Assessing the War

Transcript+Audio Clip
Date: 
Participants: Lyndon Johnson, Robert McNamara                  
Introduction:

In this segment, Secretary of Defense Robert S. McNamara offers President Johnson a mixed review of the military situation in Vietnam. He also recounts for Johnson an unflattering portrait of the South Vietnamese government, provided by Dr. Henry A. Kissinger, which appeared that morning in the Washington Post.

LBJ and Senator Russell Long on Hurricane Betsy

Transcript+Audio Clip
Date: 
Participants: Lyndon Johnson, Russell Long                  
Introduction:

On the evening of September 9, 1964, Hurricane Betsy came ashore near Grand Isle, Louisiana, as a Category 4 storm, with the National Weather Service reporting wind gusts near 160 mph. As the storm tracked inland, the city of New Orleans was hit with 110 mph winds, a storm surge around 10 feet, and heavy rain. Betsy devastated low-lying areas on the eastern side of the city and eventually led to the expansion of an already impressive levee system to protect a city that lay mostly below sea-level. After the storm passed, Louisiana Senator Russell Long, the son of the legendary Senator and Governor Huey Long, called President Johnson to get the President to tour the devastated areas. In Long’s unique style, he let the LBJ know that the Betsy had severely damaged his own home and had nearly killed his family.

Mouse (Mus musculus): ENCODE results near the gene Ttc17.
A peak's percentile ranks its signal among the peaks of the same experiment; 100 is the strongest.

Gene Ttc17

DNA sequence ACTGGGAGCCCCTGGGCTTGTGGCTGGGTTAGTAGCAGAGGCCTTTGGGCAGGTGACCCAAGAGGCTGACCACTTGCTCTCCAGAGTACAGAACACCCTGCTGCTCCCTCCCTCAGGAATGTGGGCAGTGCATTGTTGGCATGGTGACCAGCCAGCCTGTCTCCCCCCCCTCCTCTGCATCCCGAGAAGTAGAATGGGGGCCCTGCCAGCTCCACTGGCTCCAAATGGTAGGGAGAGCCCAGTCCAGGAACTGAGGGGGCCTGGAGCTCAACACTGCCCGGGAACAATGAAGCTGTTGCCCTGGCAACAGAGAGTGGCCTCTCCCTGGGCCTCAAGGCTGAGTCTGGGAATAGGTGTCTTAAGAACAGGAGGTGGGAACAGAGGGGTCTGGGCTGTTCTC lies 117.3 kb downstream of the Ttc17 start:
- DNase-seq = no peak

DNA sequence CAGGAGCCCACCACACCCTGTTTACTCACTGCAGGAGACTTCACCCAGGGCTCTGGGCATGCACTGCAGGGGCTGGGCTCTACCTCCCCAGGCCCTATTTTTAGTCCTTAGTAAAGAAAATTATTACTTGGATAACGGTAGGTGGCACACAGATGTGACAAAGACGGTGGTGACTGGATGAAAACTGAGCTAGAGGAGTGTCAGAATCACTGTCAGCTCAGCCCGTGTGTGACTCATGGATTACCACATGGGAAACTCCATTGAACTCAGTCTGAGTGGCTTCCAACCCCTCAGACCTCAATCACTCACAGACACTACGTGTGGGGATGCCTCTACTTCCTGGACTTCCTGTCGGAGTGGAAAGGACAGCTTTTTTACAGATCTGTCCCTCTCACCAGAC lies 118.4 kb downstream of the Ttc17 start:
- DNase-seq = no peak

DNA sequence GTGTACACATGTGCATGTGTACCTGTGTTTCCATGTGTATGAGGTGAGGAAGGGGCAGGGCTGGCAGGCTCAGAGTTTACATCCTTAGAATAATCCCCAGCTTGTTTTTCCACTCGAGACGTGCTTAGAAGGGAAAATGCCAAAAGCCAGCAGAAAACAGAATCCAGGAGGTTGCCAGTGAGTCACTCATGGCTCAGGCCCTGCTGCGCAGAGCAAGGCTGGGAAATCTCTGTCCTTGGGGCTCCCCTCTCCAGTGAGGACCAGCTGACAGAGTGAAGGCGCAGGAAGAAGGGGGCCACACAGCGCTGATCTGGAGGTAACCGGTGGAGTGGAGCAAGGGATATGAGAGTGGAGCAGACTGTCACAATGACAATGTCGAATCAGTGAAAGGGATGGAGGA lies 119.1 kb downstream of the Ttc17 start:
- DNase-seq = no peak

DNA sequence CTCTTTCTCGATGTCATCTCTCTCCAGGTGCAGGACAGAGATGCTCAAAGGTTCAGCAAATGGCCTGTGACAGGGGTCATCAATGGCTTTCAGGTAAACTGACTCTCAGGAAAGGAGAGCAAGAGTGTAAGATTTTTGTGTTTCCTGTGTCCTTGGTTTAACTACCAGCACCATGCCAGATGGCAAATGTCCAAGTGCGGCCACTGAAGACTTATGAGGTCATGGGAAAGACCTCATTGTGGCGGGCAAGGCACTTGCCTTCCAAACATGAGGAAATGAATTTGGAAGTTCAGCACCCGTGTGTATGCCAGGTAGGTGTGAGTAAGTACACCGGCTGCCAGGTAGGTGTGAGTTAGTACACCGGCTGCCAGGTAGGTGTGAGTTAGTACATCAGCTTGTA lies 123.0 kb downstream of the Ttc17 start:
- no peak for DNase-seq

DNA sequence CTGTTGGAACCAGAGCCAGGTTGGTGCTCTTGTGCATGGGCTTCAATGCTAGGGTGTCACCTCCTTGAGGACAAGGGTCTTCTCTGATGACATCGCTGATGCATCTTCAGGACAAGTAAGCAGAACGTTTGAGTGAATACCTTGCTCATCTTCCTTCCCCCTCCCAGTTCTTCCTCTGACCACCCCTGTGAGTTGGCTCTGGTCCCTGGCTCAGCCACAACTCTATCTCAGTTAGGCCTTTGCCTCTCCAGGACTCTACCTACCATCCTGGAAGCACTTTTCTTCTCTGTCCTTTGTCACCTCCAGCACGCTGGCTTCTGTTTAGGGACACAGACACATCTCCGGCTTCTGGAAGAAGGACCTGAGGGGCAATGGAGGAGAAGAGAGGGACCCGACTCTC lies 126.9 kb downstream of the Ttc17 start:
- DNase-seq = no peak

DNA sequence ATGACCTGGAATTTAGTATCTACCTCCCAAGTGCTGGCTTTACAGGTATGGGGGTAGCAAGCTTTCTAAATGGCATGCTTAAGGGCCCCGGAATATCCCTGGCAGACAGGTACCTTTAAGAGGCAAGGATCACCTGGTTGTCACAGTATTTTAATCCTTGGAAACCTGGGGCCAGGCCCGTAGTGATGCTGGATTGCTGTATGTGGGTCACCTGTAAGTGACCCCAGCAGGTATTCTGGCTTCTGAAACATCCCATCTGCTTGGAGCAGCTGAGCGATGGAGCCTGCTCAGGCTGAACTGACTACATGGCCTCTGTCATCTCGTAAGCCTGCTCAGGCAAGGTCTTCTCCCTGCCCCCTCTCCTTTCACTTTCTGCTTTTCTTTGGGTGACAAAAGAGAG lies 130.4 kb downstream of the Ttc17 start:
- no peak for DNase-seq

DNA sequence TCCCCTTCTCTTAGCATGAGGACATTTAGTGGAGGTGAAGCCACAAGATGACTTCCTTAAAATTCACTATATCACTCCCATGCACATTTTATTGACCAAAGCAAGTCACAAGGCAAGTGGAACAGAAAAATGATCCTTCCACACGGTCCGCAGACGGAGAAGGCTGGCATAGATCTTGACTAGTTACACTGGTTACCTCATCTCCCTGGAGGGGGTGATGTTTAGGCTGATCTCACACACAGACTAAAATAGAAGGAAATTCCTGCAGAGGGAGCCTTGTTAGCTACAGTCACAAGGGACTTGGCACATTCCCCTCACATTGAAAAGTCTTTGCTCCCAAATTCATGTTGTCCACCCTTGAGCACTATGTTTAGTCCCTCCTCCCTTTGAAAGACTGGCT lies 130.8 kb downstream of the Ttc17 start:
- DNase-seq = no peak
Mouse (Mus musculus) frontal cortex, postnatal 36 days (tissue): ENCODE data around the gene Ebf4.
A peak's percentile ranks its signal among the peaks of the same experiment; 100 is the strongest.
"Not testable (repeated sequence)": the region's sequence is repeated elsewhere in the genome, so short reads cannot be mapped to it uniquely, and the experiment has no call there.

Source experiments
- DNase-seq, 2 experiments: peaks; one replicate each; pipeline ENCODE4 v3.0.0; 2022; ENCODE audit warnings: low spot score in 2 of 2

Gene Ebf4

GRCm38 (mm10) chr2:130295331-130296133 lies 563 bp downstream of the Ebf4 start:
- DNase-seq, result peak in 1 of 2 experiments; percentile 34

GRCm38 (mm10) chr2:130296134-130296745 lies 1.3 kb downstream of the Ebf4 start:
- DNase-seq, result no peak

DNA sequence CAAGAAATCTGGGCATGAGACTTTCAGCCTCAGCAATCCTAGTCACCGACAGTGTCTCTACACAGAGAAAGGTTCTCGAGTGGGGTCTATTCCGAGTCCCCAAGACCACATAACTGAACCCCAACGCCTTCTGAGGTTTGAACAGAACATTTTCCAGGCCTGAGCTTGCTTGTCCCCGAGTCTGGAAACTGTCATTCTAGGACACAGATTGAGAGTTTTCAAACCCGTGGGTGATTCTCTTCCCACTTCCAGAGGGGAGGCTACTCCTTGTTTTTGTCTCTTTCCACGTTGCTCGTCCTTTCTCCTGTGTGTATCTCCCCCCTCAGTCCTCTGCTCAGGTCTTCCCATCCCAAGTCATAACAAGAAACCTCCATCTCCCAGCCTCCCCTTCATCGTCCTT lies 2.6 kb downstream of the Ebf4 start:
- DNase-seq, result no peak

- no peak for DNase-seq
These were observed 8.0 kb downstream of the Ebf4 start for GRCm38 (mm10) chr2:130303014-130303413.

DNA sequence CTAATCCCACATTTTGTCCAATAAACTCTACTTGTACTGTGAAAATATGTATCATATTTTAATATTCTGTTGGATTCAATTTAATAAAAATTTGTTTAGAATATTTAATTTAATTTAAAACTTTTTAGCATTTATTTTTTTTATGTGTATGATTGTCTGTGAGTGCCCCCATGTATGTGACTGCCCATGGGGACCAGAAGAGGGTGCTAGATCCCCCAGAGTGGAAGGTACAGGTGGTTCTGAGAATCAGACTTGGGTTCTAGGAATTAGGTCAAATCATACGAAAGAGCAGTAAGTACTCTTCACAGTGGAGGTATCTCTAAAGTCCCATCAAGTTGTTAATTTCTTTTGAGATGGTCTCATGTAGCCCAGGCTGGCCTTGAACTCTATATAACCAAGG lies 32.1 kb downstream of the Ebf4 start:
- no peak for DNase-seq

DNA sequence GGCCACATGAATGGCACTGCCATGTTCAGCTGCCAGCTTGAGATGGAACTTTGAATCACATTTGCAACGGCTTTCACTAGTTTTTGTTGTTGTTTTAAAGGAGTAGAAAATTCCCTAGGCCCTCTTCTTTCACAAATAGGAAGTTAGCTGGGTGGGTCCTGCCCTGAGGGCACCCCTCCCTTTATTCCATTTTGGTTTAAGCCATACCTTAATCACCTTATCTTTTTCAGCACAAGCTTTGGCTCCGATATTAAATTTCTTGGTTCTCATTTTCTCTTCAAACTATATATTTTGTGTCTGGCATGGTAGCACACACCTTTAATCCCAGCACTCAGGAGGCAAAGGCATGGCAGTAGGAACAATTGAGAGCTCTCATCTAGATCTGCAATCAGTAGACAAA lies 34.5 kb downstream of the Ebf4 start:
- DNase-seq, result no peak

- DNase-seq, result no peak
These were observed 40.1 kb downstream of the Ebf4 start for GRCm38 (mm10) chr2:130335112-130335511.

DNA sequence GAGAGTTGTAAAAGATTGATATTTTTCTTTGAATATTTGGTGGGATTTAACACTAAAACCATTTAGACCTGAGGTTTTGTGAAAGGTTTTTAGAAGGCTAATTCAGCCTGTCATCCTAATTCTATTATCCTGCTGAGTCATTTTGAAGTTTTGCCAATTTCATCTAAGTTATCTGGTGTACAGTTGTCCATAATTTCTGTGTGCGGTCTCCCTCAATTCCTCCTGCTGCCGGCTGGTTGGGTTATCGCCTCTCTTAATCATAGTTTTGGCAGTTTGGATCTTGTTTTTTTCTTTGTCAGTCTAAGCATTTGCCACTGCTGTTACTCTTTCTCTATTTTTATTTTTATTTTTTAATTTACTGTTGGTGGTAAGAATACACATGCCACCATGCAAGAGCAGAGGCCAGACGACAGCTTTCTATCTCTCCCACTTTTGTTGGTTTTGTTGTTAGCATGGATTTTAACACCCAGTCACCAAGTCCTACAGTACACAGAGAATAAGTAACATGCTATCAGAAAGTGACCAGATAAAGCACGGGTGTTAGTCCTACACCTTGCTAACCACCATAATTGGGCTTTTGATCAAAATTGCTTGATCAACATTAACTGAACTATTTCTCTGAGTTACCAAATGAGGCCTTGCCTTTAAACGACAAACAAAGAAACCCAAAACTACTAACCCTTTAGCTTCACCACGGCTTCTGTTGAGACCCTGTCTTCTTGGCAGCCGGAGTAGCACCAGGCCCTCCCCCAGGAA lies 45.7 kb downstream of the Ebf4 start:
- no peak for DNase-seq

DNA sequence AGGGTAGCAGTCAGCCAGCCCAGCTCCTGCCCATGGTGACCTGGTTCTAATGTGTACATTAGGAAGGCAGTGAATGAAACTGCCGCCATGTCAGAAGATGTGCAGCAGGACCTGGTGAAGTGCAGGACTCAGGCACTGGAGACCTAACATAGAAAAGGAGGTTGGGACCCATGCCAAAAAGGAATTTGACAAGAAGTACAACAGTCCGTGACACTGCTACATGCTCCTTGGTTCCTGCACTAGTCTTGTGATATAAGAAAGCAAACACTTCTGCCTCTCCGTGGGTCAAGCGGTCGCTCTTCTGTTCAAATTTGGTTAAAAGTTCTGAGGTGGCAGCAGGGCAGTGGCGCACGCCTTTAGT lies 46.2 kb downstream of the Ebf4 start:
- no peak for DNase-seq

LBJ arrived in New Orleans five hours after talking to Senator Long. Reporters noted that he was shocked by the suffering and in particular by thirst of survivors in one shelter. He immediately announced that the "red tape be cut," and he took personal control of operations, which he continued—according to the Washington Post—“day and night."

President Johnson and Martin Luther King Jr. on the Watts Riots

Transcript+Audio Clip
Date: 
Participants: Lyndon Johnson, Martin Luther King Jr.                  
Introduction:

In this conversation excerpt, Martin Luther King Jr. and President Johnson discuss the implications of the recent Watts Riots. Although the United States had experienced a series of urban revolts during 1964 and 1965, the intensity and violence of Watts had been a shock to much of the nation and to LBJ in particular. The conversation reveals much of the balance between tension and cautious respect that characterized the King-Johnson relationship, as well as both men's growing sense of desperation in addressing the problems facing the United States. While King expressed his frustration with the unresponsive white leadership in Los Angeles, President Johnson appealed for King's support in pursuing his domestic policy agenda in an increasingly hostile Congress.

Sen. Ribicoff Outlines Problems in the War on Poverty

Transcript+Audio Clip
Date: 
Participants: Lyndon Johnson, Abraham Ribicoff                  
Introduction:

In this conversation excerpt, Senator Abraham Ribicoff (a former governor of Connecticut and former secretary of health, education, and welfare under President Kennedy) outlines problems with the Office of Economic Opportunity's organization and operation, its process of policy formation, and its relationship with with other executive agencies and departments. Suggesting that OEO is merely an example of a broader problem, Ribicoff urges the President to undertake a general reorganization of the executive branch.